Alright y’all. Let’s talk about Anna Burns and Milkman. Let’s also talk about the arbitrary nature of art. I know this will come as a shock to all of you, but I have lots of feelings about both.
It’s a Saturday, I’m in an independent bookstore with my best friend. This is the beginning of so many Saturdays but on this particular day, I see a beautiful book cover and it says 2018 Man Booker Prize Winner on it. A book I still regularly think about, A Little Life, was on the Man Booker finalist so I said hmmm. I read the back of Milkman and got very little information, it’s one of those short vague blurbs. Then while I was debating the purchase, I’d already picked out several other reads, an employee walks by and says ‘that’s an excellent book.’ Well I know this ancient man has some good taste, he works at a bookstore, so I add Milkman it to my pile.
And now I say to the ancient man and the Man Booker judges, why. This book is the worst.
Ok, that’s too strong. It’s not the worst. I don’t agree, but I can see why some people say it’s ‘a triumph’ and ‘innovative.’ In the same way that some of my friends really loved Christopher Durang plays and I could see why, but they’ve never been my style.
For Milkman in particular, it wasn’t about the way it was written. It was that I didn’t want Burns to pull so many gimmicks. And the whole thing feels like one big stunt. Let me explain.
The Milkman is set in an unnamed city, during an unnamed time period in a world where people wear titles as their name. Our main character, middle sister, is living her life quietly when a local celebrity and thug, Milkman, decides he wants her. How she handles it causes quite a stir. And in a world where the police are corrupt, renouncers run around like gangs, and public opinion can doom you for life, you don’t want to stand out for any reason.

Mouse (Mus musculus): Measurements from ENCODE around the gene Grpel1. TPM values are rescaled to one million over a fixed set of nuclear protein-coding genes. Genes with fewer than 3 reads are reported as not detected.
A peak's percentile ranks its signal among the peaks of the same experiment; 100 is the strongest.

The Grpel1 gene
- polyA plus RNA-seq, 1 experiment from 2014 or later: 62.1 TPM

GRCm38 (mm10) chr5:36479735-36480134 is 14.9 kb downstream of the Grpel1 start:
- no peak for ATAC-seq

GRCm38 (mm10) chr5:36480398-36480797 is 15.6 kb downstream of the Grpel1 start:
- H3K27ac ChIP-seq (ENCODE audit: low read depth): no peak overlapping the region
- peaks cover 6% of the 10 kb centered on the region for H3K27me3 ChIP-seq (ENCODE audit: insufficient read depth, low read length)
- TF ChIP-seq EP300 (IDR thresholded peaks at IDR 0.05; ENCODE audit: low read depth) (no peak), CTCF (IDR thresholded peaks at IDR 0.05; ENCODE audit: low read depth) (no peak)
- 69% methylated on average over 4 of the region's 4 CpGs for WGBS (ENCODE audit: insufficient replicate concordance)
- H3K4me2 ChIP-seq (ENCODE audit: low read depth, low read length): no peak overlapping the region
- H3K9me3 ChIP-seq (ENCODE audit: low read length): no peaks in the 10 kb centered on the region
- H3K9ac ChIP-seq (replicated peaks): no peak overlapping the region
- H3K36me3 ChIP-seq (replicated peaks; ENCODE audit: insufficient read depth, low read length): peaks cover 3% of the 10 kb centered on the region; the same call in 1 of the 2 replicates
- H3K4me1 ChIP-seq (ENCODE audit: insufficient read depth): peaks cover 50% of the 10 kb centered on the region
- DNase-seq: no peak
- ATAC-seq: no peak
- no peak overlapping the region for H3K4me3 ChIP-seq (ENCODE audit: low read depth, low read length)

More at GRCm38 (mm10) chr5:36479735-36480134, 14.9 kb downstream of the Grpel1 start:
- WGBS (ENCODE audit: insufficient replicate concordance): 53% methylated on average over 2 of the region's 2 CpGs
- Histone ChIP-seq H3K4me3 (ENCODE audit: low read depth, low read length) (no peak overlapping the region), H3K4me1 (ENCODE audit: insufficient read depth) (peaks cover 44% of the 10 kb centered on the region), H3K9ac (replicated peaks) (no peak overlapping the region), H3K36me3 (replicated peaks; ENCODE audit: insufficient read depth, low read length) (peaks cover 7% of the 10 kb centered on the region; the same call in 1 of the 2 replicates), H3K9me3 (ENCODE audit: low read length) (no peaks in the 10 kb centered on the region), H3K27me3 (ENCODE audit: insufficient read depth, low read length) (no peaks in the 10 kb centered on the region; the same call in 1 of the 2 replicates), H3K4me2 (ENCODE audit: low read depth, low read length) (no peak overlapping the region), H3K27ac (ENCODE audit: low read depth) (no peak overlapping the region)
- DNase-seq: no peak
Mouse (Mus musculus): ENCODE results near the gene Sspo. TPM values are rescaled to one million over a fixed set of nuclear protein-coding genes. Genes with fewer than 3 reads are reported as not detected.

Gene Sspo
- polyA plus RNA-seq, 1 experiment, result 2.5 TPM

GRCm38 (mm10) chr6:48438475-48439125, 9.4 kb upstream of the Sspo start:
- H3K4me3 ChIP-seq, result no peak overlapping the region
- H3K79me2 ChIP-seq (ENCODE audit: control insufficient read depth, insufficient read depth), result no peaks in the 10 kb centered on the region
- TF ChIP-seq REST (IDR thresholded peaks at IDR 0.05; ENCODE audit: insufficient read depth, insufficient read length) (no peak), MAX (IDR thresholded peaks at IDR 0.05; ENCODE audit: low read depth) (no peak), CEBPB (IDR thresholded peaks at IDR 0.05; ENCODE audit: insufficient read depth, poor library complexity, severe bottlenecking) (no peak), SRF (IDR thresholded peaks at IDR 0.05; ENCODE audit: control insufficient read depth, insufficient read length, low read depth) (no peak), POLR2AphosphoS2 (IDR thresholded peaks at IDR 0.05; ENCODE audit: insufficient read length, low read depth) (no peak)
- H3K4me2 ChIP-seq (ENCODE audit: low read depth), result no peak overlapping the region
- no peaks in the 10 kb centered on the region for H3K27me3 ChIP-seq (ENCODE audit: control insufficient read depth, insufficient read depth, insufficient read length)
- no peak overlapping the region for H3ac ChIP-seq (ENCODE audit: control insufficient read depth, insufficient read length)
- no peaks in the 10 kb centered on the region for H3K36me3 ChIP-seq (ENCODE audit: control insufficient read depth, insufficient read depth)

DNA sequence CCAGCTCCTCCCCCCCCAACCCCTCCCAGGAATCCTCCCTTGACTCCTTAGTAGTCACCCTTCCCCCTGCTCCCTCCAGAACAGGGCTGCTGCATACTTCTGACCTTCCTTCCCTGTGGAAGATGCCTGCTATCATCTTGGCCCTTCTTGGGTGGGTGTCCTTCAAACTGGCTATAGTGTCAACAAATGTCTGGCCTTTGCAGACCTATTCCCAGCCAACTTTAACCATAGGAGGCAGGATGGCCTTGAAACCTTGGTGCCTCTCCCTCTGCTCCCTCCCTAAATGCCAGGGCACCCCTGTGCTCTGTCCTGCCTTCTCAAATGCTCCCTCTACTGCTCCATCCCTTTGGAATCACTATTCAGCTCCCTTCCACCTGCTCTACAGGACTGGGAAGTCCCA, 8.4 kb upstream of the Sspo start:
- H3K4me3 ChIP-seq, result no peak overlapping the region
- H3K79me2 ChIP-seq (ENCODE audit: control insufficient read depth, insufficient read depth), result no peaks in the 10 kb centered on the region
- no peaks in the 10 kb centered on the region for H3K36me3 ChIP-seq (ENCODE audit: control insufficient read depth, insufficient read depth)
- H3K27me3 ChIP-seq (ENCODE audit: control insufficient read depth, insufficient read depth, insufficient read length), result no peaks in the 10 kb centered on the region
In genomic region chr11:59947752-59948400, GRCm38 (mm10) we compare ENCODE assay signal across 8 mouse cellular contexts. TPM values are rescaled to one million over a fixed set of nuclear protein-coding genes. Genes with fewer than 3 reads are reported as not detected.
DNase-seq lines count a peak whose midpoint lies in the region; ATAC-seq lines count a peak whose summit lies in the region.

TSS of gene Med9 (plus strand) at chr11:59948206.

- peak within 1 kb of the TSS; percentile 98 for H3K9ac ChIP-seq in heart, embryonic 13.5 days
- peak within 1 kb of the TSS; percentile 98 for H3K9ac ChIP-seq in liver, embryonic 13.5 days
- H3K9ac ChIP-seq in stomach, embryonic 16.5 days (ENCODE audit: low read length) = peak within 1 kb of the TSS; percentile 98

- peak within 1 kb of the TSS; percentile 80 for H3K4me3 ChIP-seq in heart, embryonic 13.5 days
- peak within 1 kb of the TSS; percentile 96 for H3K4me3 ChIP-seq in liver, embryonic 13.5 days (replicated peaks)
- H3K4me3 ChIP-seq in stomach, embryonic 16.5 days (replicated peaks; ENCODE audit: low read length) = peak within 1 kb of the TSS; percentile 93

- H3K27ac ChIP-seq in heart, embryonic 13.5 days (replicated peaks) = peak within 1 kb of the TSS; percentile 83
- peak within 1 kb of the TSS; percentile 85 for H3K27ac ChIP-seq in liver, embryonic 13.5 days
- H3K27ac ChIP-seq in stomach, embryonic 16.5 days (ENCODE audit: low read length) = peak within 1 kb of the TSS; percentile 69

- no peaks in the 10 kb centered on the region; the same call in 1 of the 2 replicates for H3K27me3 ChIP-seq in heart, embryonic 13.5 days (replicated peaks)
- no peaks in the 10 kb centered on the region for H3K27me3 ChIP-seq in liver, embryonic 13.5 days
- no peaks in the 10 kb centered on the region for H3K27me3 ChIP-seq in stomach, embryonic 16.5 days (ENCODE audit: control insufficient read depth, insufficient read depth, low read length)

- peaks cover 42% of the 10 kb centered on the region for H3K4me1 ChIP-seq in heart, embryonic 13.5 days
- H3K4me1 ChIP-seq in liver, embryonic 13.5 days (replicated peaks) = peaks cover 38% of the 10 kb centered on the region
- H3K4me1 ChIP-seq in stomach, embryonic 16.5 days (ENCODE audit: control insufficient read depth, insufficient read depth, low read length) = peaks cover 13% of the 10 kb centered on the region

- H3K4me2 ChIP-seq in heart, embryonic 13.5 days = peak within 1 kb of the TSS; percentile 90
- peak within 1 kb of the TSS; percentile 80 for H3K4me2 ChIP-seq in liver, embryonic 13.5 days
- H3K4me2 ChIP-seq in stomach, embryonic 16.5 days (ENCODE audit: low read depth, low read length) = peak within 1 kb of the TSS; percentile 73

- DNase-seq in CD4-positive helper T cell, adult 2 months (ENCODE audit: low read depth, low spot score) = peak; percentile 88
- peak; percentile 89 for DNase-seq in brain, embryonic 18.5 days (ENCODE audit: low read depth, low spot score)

Now, I’ve seen many complaints about this book because of the way it was written. Yes, it was very stream of consciousness but no, it was not unreadable. That is a cop out for people who don’t want to put in effort. Or don’t think putting effort into reading is worth it. I don’t love Burns’ style, and the no names thing took some getting used to, but it is certainly readable. That wasn’t my problem.
No, my problem was that this story is about a woman living in a dangerous world, and how inaction can be it’s own form of action, but it was wrapped up in so much unnecessary extra junk that by the time we actually got anywhere, I didn’t care what was happening.
Which I feel bad about. I want to like this. I want to support Burns and champion Milkman for addressing the difficult life women can be subjected to. But I don’t. Because I’m still angry. That’s a lot of work to put in for what felt like such a small reward.
Which, brings up back to the arbitrary nature of art. I have two professional artists in my family so I know how art works. I have walked through many museum exhibits and debated if I liked a piece of art, if it was good. And if either of those things mattered. And ultimately, the answer is no. While books are their own mediums and that means they have their own set of boundaries, I’m having a similar conversation with myself about Milkman. I didn’t like this book and I was unimpressed with it, but does that matter? I’m not sure. Probably not.